BYU FH Conf 2011 Day 3 (see end of article for links to “official” conference documents – the truth! not just my rough notes!)
Notes from the keynote presentation by
Ransom Love , FamilySearch Senior VP Strategic Relationships. He deals with global responsibilities and relationships.
Change is always constant – even though we don’t always like it!
Types of archives:
Problems facing records access
- lack of resources – governments cut those who have the least voice – easiest to cut – e.g. Georgia State archives no longer publicly accessible – sometimes can’t even accommodate volunteers coming in – laws sometimes block helping archives – may not be allowed to take donations
- demand for digital access – immediately! no thought of cost to do it
- digital preservation – no global solutions – but they like what FamilySearch is doing! – governments don’t understand what is needed – so some are moving digital back to film to preserve it and losing meta data. Millions of records today are being born digital – no paper copy – no back up – what are they going to do?
Technology does not drive change – it enables change
Change is an opportunity
- Community – bring resources together – technology is enabling collaboration
- Raise awareness of the value of record collections to the public
- Become aware of the needs of the archives – some places in the world it is almost tragic – e.g. in parts of africa
- Influencing legislation – make them more beneficial to records preservation
- Communicate best practices
- Collaborate about standards and support systems
- Communicate on volunteer recruitment – experiment with volunteer payment methodologies i.e. sponsoring digitization and preservation
- Collaboration with commercial companies – current model used by FamilySearch includes where records they are held for a fee for a few years and then free
- “Digitize or Die” – belief of many archivists -
Leverage technology developing and make available to community
- Capture – assigning cameras to an archive – but if a few cameras in a big archive this could take over 100 years! – cameras expensive ( c 20K a system) – got to find a better way to capture – simpler, cheaper, done by volunteers
- Transcription – make tool more robust – so archives could take hosted solution and use it for themselves – need to get records of interest to get many to participate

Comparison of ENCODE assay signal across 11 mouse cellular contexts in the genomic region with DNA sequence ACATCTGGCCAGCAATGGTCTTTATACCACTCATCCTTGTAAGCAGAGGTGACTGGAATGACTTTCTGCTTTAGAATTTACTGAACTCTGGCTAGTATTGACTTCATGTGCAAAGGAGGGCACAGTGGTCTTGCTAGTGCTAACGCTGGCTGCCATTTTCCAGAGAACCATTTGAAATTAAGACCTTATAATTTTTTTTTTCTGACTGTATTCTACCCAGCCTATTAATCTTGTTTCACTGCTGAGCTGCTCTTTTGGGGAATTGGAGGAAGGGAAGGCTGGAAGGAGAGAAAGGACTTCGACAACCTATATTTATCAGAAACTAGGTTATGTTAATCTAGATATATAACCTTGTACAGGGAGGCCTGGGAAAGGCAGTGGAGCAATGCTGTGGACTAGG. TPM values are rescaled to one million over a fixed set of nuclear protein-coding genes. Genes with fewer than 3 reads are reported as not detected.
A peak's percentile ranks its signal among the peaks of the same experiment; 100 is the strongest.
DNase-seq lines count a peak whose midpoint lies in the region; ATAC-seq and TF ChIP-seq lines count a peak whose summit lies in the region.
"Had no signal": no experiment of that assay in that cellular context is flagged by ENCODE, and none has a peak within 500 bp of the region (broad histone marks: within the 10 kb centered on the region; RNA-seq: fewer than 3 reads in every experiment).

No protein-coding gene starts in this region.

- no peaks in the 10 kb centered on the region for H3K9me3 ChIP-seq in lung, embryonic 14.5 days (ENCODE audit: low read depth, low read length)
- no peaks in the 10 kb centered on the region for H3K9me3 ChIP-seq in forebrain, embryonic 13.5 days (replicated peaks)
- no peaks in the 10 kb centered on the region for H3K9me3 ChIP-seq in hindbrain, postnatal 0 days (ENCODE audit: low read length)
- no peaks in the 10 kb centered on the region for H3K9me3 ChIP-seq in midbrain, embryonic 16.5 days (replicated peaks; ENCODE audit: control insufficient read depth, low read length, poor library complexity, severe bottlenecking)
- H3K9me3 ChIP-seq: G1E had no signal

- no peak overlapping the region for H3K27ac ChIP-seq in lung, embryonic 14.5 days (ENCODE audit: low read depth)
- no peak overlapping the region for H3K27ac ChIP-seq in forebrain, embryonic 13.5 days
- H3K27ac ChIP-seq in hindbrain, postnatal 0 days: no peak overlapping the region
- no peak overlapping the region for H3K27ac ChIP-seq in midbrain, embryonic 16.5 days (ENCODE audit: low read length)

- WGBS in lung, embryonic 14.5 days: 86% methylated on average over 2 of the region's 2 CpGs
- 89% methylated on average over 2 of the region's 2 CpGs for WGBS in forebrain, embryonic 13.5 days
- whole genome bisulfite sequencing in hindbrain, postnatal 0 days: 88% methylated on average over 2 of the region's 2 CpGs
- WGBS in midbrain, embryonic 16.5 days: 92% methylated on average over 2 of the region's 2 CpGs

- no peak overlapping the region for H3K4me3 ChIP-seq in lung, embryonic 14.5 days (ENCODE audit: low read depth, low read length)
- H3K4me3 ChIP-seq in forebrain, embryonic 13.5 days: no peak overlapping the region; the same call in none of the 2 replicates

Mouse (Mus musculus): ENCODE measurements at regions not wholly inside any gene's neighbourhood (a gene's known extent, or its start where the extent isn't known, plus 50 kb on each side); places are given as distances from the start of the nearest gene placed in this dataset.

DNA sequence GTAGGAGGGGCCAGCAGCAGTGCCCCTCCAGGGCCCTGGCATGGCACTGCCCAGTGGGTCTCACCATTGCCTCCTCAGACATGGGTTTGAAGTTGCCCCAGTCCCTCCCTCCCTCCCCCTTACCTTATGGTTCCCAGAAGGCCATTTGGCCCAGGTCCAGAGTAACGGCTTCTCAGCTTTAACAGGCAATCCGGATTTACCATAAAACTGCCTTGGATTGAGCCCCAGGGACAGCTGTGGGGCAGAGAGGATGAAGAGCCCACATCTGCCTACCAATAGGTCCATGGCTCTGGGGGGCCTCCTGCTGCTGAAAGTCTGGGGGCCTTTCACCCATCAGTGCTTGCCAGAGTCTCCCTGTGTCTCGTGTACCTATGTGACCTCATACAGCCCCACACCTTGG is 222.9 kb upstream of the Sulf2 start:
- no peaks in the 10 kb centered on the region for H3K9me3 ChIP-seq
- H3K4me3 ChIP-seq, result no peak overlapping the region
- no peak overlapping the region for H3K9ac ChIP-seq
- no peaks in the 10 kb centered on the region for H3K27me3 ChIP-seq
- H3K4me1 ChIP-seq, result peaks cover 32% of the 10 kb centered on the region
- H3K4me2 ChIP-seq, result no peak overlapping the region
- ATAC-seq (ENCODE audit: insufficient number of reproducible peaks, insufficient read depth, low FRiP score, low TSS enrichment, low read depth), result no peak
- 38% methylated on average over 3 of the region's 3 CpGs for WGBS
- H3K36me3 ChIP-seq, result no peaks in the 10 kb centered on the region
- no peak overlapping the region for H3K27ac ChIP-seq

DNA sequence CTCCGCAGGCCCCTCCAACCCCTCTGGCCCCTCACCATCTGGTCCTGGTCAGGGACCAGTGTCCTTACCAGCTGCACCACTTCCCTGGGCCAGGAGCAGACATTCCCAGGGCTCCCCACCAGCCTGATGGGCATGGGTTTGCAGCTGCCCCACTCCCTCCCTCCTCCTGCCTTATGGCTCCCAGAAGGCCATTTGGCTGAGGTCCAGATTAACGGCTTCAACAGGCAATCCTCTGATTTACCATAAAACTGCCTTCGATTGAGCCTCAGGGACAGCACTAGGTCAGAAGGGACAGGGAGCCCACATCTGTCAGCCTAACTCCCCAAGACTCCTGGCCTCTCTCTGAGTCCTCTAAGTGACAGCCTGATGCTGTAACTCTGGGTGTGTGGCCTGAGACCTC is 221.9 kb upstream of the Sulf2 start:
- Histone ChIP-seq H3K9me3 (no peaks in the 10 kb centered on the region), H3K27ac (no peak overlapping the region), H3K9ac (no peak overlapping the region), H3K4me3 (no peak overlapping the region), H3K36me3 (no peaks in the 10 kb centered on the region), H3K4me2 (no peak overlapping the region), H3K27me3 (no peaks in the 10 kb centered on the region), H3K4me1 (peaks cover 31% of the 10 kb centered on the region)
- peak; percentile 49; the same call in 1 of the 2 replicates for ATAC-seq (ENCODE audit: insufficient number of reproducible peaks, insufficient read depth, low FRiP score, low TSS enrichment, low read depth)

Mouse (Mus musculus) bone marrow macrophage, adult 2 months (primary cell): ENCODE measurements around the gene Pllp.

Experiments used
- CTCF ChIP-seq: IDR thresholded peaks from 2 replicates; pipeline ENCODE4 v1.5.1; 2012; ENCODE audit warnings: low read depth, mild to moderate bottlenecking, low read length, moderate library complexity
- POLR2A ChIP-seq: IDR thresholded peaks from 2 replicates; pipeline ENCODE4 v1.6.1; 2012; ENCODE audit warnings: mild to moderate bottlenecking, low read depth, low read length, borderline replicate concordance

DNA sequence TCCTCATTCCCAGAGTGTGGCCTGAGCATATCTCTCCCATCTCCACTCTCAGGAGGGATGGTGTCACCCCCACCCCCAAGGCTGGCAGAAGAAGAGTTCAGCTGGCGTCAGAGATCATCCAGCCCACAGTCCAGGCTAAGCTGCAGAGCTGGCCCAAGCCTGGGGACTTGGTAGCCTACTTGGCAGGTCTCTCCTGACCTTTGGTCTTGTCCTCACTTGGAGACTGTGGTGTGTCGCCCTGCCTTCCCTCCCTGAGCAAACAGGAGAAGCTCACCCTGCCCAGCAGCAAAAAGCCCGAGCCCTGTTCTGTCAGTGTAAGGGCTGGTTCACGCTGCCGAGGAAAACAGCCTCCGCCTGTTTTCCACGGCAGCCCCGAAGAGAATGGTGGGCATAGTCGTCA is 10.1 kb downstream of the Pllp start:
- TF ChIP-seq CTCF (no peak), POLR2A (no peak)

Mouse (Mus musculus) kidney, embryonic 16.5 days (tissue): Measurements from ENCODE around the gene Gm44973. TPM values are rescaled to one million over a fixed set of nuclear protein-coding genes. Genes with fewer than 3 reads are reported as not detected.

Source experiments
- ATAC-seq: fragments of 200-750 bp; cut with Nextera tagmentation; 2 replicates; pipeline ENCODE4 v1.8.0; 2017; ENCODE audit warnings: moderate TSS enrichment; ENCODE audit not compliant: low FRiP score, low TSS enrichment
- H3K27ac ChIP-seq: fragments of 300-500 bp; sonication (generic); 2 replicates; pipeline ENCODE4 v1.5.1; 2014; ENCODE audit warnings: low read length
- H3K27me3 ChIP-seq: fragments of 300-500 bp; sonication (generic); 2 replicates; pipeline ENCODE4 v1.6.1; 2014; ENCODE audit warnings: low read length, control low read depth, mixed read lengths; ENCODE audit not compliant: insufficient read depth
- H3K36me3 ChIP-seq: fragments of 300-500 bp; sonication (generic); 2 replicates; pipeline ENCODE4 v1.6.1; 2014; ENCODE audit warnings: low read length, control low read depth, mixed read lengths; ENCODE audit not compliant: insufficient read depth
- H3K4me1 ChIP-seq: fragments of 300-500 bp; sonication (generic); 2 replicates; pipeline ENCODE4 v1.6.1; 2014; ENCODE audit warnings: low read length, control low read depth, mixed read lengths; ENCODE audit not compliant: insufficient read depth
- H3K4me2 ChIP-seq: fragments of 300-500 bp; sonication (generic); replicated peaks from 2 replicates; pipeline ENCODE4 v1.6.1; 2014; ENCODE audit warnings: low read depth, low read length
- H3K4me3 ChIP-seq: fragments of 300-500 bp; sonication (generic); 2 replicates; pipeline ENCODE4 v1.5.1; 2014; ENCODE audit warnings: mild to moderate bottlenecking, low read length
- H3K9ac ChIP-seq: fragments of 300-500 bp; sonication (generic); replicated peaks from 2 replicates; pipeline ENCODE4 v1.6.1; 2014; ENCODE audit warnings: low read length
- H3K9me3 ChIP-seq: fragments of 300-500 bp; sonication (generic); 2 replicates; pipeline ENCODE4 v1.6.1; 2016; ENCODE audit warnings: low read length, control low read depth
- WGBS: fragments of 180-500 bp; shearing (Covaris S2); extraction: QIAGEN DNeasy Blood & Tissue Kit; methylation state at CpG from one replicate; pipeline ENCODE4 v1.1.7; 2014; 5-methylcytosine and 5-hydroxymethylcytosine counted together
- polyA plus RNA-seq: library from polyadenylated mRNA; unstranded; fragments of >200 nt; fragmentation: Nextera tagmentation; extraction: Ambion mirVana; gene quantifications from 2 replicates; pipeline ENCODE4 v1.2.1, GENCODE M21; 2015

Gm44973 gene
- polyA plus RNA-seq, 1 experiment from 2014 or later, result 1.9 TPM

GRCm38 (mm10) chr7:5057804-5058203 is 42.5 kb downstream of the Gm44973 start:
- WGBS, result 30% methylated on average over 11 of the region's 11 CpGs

- Hosting – provide them the software and server to put records up – alternative in situation where a church based in America is asking to take copies of records where it is not acceptable to take the records to Salt Lake, “putting them in a cave and . . . “
- Preservation – cost is overwhelming – we will build the infrastructure and then make it available to the world – for genealogical data could be free – or done at cost
Opportunities to assist
- FamilySearch wiki – when hearts are turned to their fathers people become better people – need to involve the world – motivate people to do something – donate time and labour to build a community – share expertise in a given area of research
- Bringing it all together – US 1940 census about to be released – so need to work with national and state archivists, societies, commercial companies, and volunteers to make census indexed and available. Are there similar opportunities in other countries?
- Regional Indexing Efforts – e.g. Catholic Seminary students in Venezuela being trained by familysearch to index their own records (showed photo). EFY group in Mexico.
- International projects – Italian civil registration project just signed after 4 years of negotiation – need help to get them indexed – records include descriptive paragraph of who attended event. Guatemala civil registration project
- Regional digitization centers – 5 cameras at national archives – would take 120 years – what if we had 100s of cameras staffed by volunteers – now would take 8 years
Seek out records and opportunities – contact legislatures to fund archives
Trying to create community of archives
Embrace digital preservation
- metadata – very valuable – most expensive component – will be lost if filmed
- Open, standard tools and services – lower cost – pay cost only
Together we can overcome problems facing records access – and ride the wave of change . . .
“My belief is that the Lord is going to create a wave. We don’t need to create, stimulate or manipulate the wave – we need to know how to ride the wave” – actually paraphrasing President Eyring
Been approached by China – in culture of China need to pay homage to ancestors – jia pu (jia pu is a record of a clan’s history and lineage) – government tried banning – so people hid jia pu – now government realize youth have no ties – used to have rituals leading to ancestors who then had a choice of accepting or not! – familysearch has 2nd large collection of jia pu in the world – so China asking for help – no sure what what will happen
(For more information on the BYU FH Conference 2011 go to:
2. Click on the Conference on Family History & Genealogy
3. At the bottom of the homepage, there are listed who the keynote speakers were and under each is the link to see their presentation notes.
4. Or on the left side of the website, there is a link titled, “Keynote Presentations”. Click on that and it will take you to see the presentations.
As of August 10 the written keynote presentation by Elder Dennis Simmons (Day 1) and the slides from D. Joshua Taylor’s presentation (day 2) have been posted on our website and are now available for you to access! Ransom Love’s notes (day 3) on his presentation will be coming soon!)